WideningFunctionInterpreter.scalalink
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object WideningFunctionInterpreter extends UnzippedWideningInterpreter {
  class BinaryFunction[L <: Type, R <: Type, Result <: Type]
      (fun: (L#nativeType, R#nativeType) => Result#nativeType) {

    def apply(lhs: L#nativeType, rhs: R#nativeType): Result#nativeType = fun(lhs, rhs)
  }

  class BinaryFunctionAppl[La <: Type, Ra <: Type, Lf <: Type, Rf <: Type, Result <: Type]
      (val lhs: Expression[La], val rhs: Expression[Ra], val f: BinaryFunction[Lf, Rf, Result])
      (implicit lconv: Value[La] => Value[Lf], rconv: Value[Ra] => Value[Rf])
      extends Expression[Result] {
    type left = Lf
    type right = Rf
    type result = Result

    def eval: Value[Result] = {
      val lv = lconv(lhs.eval)
      val rv = rconv(rhs.eval)
      new Value[Result](f(lv.get, rv.get)) {}
    }
  }
}

In order to have a valid function application, we need two witness functions (here called lconv and rconv) to convert values of the actual parameter types La and Ra to values of the formal parameter types Lf and Rf. We can see how this works in practice by defining a maximum function over DoubleType values and applying it to IntType values:

WideningFunctionInterpreter example
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scala> import WideningFunctionInterpreter._
import WideningFunctionInterpreter._

scala> val max = new BinaryFunction[DoubleType,DoubleType,DoubleType]((x: Double, y: Double) => if (x > y) x else y)
max: WideningFunctionInterpreter.BinaryFunction[WideningFunctionInterpreter.DoubleType,WideningFunctionInterpreter.DoubleType,WideningFunctionInterpreter.DoubleType] = WideningFunctionInterpreter$BinaryFunction@72a7aa4f

scala> val appl = new BinaryFunctionAppl(IntValue(5), IntValue(7), max)
appl: WideningFunctionInterpreter.BinaryFunctionAppl[WideningFunctionInterpreter.IntType,WideningFunctionInterpreter.IntType,WideningFunctionInterpreter.DoubleType,WideningFunctionInterpreter.DoubleType,WideningFunctionInterpreter.DoubleType] = WideningFunctionInterpreter$BinaryFunctionAppl@1a536164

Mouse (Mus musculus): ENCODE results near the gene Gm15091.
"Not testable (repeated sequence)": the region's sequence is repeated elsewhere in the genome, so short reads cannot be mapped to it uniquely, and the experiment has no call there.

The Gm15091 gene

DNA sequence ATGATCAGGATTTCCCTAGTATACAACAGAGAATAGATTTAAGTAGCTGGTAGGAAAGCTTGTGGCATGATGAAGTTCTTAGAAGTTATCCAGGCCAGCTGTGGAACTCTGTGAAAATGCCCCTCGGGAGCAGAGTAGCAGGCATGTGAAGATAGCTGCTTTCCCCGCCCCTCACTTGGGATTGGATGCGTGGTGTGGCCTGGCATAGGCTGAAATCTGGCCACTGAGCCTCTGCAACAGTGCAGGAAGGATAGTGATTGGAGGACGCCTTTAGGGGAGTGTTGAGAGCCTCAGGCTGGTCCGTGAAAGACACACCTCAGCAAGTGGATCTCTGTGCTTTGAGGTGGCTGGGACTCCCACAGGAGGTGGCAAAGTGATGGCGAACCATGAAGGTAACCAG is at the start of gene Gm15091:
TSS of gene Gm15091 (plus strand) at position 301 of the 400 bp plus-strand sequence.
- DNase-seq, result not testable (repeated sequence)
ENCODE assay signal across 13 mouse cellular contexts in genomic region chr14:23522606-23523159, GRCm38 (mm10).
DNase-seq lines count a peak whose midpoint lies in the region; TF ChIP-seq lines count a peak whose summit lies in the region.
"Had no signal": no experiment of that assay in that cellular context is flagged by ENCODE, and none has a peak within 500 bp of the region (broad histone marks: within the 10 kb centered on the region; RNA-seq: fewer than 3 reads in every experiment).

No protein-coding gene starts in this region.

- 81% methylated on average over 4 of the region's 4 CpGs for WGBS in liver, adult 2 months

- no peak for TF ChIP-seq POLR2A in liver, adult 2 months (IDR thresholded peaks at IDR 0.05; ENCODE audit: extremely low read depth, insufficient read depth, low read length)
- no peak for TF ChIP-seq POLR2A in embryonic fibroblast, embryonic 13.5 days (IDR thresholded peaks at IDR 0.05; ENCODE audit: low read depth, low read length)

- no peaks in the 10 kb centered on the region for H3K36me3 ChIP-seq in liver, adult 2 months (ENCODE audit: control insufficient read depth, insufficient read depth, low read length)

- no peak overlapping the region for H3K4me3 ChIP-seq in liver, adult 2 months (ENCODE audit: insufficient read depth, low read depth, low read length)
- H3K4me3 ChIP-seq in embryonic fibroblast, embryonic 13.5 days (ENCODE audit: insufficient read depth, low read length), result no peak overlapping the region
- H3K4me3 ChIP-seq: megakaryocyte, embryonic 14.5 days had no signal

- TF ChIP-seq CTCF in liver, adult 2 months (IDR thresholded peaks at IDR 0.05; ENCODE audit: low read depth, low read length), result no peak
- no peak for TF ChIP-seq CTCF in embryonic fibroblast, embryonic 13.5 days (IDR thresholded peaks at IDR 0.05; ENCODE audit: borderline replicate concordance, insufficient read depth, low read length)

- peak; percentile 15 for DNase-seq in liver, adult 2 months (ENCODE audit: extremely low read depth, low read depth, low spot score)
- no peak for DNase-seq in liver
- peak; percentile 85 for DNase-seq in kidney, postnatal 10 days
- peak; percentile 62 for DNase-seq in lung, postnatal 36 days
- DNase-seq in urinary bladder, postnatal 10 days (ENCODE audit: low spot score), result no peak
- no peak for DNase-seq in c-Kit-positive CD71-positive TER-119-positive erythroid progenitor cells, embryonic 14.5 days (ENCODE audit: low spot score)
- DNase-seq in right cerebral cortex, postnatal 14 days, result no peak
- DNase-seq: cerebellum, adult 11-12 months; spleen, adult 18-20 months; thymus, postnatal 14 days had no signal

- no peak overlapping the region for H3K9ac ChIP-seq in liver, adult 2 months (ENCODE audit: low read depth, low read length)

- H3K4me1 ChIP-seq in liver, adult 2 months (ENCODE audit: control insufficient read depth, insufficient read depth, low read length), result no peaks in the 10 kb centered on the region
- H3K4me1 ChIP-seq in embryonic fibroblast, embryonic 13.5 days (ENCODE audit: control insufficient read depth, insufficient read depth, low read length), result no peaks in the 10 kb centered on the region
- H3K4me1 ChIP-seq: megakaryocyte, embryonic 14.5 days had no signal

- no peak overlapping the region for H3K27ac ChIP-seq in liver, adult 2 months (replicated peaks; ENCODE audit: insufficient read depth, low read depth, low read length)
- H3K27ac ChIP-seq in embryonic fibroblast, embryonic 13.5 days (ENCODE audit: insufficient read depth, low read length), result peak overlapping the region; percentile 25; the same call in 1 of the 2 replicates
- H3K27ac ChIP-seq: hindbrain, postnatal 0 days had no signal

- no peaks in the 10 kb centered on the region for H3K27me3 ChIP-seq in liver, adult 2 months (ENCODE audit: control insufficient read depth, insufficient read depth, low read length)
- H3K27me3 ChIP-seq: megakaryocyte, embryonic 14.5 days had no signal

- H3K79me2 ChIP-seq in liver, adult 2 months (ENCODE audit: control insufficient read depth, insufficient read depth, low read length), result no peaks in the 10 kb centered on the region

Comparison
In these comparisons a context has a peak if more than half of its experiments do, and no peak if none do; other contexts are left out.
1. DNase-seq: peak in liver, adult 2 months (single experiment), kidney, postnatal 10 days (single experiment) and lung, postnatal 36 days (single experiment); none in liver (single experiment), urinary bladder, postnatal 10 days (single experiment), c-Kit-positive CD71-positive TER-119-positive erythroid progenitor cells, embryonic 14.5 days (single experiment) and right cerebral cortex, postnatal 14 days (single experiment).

scala> val result = appl.eval.get
result: WideningFunctionInterpreter.DoubleType#nativeType = 7.0

Note that the problem of widening actuals to formals is even more straightforward than finding the least upper bound type of two operands in an addition, since we know what the formals are expected to be and thus know immediately whether we have relevant widenings or not.

Adding translation

The final enhancement to our simple interpreter is to add type translation. Since we can treat type widening as a limited case of type translation, our approach will handle both. For the sake of a straightforward example, we’ll simply allow converting from string values to doubles (à la Hive and other untyped database systems) as well as converting from a value to one of a wider type.

We’ll define a trait called and declare witness instances A ↪ B if there is a way to translate from a Value[A] to a Value[B]. Since we can’t statically guarantee that type translations will succeed in general, A ↪ B will be implemented as a partial function from Value[A] to Value[B].

TranslatingFunctionInterpreter.scalalink
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import scala.util.{Try, Success}

object TranslatingFunctionInterpreter extends UnzippedWideningInterpreter {
  trait [A <: Type, B <: Type] extends PartialFunction[Value[A], Value[B]]

  implicit def wideningTranslation[A <: Type, B <: Type]